Let's say the police watch the peer list of a torrent file. They could automatically log every IP downloading that torrent and know at which time this specific IP was downloading a copyrighted movie for example.

 

They now send that full list of IPs and timestamps to the ISPs (again all of this could theoretically be fully automated) and the ISPs would check if any of their customers was connected to this given VPN IP at this given time. So if it matches, the ISP answers and says "customer so and so was in fact connected to this VPN IP at this time, at which you have seen this VPN IP download this torrent".

 

I don't see why this wouldn't work.

 

Hello!

 

It's nonsense. It would not work because "the police" would need to send each warning to about 11000 ISPs in the world. Even if they embarked in this lunatic endeavor, and even if all 11000 ISPs replied properly, "the police" would receive back 0 matches, because no OpenVPN clients can connect to our servers exit-IP addresses.

 

Kind regards

 

 

This answer does make sense, unlike the first one by the user. If in fact the IP we are connecting to, when connecting to the AirVPN service, differs from the exit IP, then obviously my theory wouldn't work. Thanks.

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Hello !

 

I recommend you take a look at torrentfreak.com and you'll find there's countless stories of very well-funded organisations hunting down

people who torrent stuff. You'll find that despite their efforts, both legal and otherwise, they're still failing at consistently finding and even

less so, imprisoning or fining downloaders.

 

Also:

 

- There's shared IPs. Meaning multiple users share the same IP address.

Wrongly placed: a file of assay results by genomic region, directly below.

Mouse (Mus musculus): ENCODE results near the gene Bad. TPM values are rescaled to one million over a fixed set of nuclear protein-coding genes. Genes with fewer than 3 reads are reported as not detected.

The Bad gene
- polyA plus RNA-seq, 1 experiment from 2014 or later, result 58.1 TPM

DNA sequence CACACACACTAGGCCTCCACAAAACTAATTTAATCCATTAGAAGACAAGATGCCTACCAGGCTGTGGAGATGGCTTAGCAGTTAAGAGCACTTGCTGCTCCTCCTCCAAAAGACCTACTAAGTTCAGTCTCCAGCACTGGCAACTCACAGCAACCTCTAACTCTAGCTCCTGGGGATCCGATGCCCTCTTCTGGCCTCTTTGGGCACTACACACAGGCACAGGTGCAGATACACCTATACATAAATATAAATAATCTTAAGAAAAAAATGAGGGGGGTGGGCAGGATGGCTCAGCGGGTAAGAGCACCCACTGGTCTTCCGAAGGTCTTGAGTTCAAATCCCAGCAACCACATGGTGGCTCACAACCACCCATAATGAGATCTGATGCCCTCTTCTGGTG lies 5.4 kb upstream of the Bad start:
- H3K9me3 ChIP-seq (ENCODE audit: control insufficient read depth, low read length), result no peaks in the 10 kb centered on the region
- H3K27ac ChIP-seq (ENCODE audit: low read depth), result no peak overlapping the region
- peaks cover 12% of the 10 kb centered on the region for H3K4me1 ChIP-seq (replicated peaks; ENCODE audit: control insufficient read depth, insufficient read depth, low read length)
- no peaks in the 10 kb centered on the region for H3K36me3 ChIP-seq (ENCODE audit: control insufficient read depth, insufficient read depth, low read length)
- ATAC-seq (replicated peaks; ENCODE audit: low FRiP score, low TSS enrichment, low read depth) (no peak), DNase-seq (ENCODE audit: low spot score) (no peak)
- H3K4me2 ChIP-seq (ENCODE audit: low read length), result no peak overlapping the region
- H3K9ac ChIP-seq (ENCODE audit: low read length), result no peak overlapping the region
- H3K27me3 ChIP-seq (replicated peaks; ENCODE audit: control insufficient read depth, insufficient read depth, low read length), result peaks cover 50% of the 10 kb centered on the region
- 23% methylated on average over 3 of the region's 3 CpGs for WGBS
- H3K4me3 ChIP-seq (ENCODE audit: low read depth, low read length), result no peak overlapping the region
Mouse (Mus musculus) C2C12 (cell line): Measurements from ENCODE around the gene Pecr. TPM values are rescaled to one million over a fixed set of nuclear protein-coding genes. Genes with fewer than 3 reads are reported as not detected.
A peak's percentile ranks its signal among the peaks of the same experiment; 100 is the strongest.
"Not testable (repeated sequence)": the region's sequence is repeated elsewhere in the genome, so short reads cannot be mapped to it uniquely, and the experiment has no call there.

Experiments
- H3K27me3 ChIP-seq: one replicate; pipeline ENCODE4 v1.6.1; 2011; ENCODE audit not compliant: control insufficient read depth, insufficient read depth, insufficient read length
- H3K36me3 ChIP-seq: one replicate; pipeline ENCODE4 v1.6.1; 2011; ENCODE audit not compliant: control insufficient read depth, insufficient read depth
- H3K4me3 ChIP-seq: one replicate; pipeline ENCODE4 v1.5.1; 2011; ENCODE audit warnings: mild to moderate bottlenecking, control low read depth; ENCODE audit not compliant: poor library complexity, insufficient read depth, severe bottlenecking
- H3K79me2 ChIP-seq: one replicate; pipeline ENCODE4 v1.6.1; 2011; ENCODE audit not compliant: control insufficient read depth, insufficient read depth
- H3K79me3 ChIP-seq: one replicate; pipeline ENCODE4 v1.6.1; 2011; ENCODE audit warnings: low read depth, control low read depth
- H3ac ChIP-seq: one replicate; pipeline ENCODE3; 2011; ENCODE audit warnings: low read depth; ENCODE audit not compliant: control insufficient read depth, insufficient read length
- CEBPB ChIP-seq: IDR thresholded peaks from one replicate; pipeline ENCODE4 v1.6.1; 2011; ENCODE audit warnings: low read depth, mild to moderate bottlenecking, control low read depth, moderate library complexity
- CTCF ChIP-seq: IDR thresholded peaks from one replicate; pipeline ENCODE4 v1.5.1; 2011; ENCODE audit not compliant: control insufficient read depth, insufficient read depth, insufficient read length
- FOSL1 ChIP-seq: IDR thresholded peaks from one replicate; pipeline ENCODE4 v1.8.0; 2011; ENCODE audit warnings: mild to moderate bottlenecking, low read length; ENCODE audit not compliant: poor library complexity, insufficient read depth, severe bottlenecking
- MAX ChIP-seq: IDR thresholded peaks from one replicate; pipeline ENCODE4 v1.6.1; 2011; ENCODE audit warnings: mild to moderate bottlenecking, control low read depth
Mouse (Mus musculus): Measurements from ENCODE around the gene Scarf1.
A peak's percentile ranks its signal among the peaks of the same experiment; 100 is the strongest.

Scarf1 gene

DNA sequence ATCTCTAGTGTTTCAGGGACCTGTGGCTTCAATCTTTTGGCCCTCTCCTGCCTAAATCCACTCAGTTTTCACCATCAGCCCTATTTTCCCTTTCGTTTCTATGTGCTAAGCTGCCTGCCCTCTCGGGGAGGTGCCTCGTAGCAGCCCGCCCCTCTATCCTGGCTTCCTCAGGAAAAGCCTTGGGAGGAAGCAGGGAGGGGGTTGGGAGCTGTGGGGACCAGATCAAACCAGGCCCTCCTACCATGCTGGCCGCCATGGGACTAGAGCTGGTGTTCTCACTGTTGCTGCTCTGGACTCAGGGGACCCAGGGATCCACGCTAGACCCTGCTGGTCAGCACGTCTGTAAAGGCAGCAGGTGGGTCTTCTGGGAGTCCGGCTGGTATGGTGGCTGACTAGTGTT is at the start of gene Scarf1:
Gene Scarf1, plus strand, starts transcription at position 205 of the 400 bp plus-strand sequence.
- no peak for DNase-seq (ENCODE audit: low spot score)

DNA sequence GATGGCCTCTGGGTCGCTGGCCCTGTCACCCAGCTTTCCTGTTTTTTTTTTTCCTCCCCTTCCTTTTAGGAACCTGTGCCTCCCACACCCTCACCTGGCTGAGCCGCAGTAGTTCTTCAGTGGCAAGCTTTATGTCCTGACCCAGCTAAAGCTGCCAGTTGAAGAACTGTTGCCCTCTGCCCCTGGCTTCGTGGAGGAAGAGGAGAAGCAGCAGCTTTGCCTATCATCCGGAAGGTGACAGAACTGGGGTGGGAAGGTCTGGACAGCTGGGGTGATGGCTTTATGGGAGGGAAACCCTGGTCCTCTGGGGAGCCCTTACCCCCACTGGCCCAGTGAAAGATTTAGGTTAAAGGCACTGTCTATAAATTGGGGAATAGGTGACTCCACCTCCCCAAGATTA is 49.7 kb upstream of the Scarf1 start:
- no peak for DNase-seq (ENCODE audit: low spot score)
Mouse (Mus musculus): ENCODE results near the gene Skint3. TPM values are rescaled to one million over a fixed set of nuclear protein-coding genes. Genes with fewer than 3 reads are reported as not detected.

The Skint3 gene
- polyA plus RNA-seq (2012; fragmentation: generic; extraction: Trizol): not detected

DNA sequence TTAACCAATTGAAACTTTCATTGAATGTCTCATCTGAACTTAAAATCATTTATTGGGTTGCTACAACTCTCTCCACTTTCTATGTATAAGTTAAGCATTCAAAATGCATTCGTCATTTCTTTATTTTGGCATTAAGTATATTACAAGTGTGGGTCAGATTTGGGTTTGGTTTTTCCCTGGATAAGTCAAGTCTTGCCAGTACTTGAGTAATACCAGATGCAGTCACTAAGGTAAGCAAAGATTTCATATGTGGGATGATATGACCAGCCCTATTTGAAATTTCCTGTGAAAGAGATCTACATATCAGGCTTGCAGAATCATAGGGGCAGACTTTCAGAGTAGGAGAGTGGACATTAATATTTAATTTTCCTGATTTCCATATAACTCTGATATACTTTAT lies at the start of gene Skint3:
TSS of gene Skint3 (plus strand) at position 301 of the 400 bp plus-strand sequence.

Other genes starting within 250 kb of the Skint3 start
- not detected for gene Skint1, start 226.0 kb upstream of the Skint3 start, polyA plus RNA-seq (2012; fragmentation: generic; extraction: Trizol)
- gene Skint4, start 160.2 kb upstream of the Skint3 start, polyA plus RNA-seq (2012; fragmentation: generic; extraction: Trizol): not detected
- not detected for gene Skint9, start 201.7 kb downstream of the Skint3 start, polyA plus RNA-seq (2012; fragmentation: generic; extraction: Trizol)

- Multiple servers around the world you can connect to and thus different jurisdictions/rules.

- AirVPN is logless and makes constant attempts at securing their users.

- Not all ISPs are interested in following up on copyright notices and not all are capable of it either.

- Having an IP address isn't necessarily proof of any wrongdoing. For instance, when you're in a swarm, your IP is shared regardless of if you're downloading or uploading anything at all.

- It's not necessarily easy to see when someone is using a VPN.With AirVPN, you can mask VPN traffic to look like generic traffic. This is how you get around high-level censorship in places like China, where VPNs are actively blocked.

- Air offers their own DNS services too, so you won't use your ISPs; meaning they still won't be able to see what you do.

- For general browsing, but not torrenting, Air is one of the view VPNs which offers the option of routing VPN traffic through the anonymizing network known as TOR, for an additional level of privacy and security.

- AirVPN has an active policy of ignoring DMCA requests. Meaning it doesn't matter if someone was watching the peer list. Companies already do this and they're still failing as well.

- The nature of the VPNs encrypted traffic is to prevent people looking over your shoulder to start with.

- Torrenting/Bittorrent are not illegal in and of themselves. Bittorent is a protocol and torrenting is an act of downloading. It depends on what you're downloading and where it's from.

 

So in short, if you take your precautions and do things like:

 

- Use an open-sourced client, such as qBittorent and configure it correctly.

- Use Network Lock in Airs "Eddie" VPN program or similar.

- Plug the various IP leaks in your browser, by checking Airs website www.ipleak.net (not dot com)

- Download from reputable sources and don't download stuff like child porn, etc.

- Generally keep your OS, browser and client software up to date.

 

Then you won't have anything to worry about, for the most part :].

 

I also recommend taking a look at this:

 

https://www.goldenfrog.com/blog/myths-about-vpn-logging-and-anonymity

 

https://superuser.com/questions/609406/if-one-uses-a-vpn-can-the-isp-still-see-or-know-what-exact-urls-one-visits-o

 

Ignore the self-advertising on goldenfrog, but do read the various points.